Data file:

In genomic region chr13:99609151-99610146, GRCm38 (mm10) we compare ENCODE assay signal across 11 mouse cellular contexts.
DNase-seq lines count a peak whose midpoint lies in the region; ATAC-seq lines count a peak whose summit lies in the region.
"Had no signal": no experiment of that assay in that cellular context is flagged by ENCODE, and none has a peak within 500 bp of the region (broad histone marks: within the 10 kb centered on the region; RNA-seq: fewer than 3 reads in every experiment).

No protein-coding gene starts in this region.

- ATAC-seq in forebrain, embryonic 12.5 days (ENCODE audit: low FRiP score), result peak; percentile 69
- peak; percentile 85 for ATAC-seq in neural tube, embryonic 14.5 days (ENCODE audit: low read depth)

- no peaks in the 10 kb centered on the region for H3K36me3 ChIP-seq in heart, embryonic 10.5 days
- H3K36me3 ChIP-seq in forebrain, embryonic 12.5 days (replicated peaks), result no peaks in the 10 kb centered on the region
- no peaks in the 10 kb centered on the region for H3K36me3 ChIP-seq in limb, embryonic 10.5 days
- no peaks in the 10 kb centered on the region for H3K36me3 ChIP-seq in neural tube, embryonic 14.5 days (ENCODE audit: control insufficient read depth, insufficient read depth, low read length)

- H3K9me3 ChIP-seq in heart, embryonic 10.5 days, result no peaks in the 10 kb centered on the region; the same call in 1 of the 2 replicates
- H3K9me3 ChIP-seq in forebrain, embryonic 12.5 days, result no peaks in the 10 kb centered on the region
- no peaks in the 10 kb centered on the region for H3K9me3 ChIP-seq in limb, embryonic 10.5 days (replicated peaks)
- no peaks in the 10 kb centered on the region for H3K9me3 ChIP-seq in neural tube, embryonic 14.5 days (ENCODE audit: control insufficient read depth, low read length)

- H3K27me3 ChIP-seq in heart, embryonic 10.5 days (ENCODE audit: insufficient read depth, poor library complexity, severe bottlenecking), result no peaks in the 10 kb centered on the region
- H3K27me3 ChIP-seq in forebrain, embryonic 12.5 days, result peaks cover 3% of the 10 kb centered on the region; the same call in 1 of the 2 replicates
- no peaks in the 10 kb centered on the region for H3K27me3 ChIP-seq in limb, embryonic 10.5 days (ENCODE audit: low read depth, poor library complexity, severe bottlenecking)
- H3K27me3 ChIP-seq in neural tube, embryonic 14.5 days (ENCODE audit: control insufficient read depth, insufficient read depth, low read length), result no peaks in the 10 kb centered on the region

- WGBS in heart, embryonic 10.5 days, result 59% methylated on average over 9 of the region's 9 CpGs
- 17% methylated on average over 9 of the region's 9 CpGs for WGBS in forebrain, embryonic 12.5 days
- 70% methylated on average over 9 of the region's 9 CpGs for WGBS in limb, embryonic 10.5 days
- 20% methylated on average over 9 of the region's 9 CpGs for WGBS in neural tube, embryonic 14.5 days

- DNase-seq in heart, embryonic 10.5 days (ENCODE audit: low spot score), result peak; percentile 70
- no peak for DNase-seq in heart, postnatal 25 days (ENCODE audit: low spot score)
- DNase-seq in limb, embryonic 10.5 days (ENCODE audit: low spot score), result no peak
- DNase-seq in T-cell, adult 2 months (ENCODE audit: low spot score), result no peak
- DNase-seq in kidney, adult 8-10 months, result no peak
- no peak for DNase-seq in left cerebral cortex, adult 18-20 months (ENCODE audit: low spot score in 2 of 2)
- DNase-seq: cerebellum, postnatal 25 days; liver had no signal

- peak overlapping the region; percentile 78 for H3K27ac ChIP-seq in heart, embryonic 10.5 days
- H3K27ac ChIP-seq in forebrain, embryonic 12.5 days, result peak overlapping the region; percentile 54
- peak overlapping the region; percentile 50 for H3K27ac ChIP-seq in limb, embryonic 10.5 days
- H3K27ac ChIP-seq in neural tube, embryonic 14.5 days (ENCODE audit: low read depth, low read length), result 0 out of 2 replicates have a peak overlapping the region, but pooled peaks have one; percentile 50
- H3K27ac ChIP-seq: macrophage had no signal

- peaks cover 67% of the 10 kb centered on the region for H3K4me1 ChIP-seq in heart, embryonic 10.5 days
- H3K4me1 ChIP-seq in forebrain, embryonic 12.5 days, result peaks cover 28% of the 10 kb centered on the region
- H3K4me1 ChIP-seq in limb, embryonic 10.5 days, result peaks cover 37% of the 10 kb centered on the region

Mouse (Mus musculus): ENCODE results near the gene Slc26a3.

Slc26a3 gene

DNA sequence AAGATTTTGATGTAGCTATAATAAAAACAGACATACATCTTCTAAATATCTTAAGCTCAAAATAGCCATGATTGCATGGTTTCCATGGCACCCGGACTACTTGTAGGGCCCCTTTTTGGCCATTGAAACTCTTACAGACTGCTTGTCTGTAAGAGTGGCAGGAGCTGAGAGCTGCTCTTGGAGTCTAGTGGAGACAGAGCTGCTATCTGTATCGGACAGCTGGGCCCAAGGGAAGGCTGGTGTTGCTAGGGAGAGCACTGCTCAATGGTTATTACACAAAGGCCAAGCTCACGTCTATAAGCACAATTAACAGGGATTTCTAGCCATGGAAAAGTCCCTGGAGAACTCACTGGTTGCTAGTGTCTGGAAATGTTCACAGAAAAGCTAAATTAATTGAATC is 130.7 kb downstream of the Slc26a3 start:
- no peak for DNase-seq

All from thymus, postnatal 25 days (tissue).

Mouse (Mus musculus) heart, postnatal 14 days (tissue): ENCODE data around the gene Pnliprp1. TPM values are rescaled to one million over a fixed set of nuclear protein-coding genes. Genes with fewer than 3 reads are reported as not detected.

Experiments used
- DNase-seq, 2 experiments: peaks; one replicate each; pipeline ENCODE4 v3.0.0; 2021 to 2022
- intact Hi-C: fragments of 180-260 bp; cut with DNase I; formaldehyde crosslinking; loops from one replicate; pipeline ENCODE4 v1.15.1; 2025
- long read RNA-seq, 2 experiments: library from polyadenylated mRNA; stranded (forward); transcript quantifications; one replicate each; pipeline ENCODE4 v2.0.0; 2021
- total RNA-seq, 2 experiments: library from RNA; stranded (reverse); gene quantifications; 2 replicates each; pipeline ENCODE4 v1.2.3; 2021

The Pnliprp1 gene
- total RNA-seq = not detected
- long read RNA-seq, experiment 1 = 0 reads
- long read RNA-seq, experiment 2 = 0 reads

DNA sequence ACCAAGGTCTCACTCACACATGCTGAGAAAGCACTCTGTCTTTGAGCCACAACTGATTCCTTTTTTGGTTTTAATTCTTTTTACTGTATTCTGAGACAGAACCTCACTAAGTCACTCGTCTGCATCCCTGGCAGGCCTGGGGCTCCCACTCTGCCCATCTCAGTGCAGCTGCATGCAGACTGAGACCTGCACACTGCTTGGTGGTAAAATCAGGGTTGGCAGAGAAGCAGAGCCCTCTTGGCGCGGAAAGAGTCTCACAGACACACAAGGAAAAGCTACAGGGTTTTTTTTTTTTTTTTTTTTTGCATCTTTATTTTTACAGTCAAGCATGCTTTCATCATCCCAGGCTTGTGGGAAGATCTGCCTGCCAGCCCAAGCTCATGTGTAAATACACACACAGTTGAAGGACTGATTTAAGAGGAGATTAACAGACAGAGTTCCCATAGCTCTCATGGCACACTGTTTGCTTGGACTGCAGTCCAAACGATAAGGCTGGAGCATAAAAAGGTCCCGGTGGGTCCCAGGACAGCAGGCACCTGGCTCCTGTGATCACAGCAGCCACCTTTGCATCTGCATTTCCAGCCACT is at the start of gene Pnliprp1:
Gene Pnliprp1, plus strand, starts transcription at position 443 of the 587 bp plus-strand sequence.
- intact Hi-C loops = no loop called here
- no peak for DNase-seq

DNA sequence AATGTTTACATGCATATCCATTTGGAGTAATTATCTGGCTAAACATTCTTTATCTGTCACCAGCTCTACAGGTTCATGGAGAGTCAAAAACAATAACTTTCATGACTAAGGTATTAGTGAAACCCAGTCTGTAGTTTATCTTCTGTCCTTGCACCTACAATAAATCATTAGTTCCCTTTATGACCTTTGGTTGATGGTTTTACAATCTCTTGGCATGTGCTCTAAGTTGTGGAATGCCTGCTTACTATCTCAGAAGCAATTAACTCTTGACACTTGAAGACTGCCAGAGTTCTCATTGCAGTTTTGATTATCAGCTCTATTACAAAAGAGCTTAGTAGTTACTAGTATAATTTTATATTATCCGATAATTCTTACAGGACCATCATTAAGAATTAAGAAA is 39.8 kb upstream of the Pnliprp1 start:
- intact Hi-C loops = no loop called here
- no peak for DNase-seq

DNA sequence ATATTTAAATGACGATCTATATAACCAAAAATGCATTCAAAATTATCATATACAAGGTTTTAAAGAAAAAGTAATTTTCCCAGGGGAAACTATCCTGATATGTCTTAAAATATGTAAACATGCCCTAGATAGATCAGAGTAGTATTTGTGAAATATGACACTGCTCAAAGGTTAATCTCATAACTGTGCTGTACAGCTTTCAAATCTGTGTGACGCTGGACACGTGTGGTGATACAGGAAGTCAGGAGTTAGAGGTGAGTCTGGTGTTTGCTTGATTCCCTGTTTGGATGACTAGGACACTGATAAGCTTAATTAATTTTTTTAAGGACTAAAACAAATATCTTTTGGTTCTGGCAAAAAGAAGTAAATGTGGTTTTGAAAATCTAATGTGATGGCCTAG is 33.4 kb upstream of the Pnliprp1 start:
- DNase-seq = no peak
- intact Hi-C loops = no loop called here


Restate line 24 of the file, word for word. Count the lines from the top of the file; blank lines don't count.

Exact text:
- no peak for DNase-seq in heart, postnatal 25 days (ENCODE audit: low spot score)